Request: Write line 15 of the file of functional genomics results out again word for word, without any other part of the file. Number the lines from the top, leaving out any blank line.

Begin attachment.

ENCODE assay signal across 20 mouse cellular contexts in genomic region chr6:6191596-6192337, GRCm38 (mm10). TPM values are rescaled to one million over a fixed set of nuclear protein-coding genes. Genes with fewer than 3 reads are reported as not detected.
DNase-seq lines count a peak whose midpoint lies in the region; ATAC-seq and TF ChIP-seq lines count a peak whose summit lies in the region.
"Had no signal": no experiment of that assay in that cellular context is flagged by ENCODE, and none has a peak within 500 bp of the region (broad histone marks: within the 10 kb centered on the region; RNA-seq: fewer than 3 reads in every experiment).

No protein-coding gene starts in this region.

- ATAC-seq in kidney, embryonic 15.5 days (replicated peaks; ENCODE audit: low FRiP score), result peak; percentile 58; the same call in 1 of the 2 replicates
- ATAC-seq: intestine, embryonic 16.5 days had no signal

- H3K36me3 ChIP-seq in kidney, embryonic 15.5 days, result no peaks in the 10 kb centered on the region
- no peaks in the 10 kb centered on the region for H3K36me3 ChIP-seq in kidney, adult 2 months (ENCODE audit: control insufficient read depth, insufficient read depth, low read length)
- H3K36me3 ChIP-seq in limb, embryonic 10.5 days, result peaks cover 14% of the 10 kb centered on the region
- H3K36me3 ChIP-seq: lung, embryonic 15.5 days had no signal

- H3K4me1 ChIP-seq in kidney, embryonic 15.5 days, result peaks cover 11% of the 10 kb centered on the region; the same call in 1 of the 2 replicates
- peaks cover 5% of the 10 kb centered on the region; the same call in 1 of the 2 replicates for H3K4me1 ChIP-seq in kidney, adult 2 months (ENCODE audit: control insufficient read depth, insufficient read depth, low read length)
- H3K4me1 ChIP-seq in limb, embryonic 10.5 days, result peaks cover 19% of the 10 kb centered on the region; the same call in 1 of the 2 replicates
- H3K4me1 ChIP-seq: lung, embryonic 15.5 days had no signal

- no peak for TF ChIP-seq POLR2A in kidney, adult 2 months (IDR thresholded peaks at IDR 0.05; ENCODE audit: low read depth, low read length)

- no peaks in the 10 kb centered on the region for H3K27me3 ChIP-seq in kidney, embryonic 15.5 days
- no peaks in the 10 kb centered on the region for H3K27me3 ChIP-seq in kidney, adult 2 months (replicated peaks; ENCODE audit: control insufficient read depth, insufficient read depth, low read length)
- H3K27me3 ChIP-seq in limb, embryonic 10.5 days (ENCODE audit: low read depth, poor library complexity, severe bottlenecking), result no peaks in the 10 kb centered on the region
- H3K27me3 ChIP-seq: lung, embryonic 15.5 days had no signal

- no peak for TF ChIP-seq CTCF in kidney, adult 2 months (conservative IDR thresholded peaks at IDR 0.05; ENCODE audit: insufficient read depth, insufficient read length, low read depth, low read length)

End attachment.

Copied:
- no peak for TF ChIP-seq POLR2A in kidney, adult 2 months (IDR thresholded peaks at IDR 0.05; ENCODE audit: low read depth, low read length)